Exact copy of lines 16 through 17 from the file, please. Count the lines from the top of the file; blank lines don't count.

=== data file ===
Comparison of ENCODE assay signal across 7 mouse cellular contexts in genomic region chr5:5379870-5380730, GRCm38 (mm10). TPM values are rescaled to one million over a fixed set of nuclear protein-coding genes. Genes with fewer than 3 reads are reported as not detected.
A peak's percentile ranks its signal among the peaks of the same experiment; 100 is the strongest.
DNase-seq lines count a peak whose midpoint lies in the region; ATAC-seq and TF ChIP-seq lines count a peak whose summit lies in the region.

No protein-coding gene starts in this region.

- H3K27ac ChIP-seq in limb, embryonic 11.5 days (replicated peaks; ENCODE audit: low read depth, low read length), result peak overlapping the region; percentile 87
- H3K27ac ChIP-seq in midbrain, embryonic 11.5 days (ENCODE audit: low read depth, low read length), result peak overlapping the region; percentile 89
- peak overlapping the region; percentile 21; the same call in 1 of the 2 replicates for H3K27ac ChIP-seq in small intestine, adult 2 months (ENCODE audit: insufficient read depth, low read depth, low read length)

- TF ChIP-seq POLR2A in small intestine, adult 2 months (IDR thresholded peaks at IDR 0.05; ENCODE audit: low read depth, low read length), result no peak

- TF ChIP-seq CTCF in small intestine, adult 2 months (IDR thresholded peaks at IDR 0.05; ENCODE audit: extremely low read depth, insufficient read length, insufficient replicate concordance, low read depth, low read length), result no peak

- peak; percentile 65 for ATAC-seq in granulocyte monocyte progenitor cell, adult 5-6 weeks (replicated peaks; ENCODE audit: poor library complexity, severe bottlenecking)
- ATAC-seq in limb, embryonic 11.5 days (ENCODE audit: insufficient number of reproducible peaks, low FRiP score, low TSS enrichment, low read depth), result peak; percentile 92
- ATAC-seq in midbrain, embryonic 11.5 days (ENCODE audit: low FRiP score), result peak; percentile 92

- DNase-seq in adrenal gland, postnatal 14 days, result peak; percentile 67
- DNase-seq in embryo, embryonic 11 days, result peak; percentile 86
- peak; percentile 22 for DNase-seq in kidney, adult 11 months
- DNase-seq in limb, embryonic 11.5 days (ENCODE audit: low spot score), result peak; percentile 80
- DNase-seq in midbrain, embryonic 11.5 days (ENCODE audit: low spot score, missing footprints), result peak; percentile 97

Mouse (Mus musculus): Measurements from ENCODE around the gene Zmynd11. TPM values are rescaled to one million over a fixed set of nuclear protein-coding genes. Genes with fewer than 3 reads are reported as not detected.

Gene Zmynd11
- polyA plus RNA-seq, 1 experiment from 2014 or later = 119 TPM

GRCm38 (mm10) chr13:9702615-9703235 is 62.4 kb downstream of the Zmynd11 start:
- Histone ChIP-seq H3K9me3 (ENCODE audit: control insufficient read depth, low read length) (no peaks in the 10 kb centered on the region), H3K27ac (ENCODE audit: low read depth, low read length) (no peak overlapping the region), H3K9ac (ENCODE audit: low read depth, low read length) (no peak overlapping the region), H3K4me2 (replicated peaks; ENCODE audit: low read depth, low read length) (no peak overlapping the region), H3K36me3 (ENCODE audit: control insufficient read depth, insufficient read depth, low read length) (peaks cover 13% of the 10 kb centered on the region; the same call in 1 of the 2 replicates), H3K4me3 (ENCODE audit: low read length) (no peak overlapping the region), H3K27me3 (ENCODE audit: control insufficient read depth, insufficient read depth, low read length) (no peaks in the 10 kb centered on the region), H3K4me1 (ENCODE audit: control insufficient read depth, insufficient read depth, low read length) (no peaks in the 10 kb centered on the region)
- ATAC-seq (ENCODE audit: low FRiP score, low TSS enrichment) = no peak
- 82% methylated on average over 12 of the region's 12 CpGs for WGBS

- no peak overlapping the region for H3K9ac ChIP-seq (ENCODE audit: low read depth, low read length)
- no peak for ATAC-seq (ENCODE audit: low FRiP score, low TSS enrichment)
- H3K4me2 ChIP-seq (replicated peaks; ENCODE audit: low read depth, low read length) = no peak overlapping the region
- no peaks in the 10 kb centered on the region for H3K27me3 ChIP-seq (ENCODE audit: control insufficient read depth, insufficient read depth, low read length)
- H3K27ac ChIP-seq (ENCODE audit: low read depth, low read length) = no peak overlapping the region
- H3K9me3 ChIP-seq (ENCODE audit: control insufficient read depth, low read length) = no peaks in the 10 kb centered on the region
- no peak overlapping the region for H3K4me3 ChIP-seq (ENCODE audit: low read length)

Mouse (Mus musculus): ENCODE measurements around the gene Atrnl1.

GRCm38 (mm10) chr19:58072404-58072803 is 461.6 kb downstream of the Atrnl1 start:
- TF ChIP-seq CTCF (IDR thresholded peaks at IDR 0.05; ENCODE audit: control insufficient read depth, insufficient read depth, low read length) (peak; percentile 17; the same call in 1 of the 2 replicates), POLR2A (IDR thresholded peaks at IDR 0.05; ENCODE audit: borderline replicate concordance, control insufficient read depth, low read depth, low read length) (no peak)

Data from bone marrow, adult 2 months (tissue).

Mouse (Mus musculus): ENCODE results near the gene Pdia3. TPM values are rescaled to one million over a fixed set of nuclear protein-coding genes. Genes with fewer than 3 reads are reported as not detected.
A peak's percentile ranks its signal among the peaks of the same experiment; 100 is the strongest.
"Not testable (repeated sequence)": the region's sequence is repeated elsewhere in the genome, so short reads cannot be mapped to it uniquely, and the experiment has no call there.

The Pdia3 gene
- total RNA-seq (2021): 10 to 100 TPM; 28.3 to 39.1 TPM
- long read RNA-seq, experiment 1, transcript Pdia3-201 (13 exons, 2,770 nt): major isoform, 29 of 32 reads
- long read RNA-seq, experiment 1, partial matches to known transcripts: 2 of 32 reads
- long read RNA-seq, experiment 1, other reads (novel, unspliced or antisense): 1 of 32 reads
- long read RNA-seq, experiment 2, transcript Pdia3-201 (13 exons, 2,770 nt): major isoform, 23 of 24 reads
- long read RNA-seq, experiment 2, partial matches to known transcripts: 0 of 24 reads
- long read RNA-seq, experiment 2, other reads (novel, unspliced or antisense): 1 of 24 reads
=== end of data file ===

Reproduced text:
- DNase-seq in limb, embryonic 11.5 days (ENCODE audit: low spot score), result peak; percentile 80
- DNase-seq in midbrain, embryonic 11.5 days (ENCODE audit: low spot score, missing footprints), result peak; percentile 97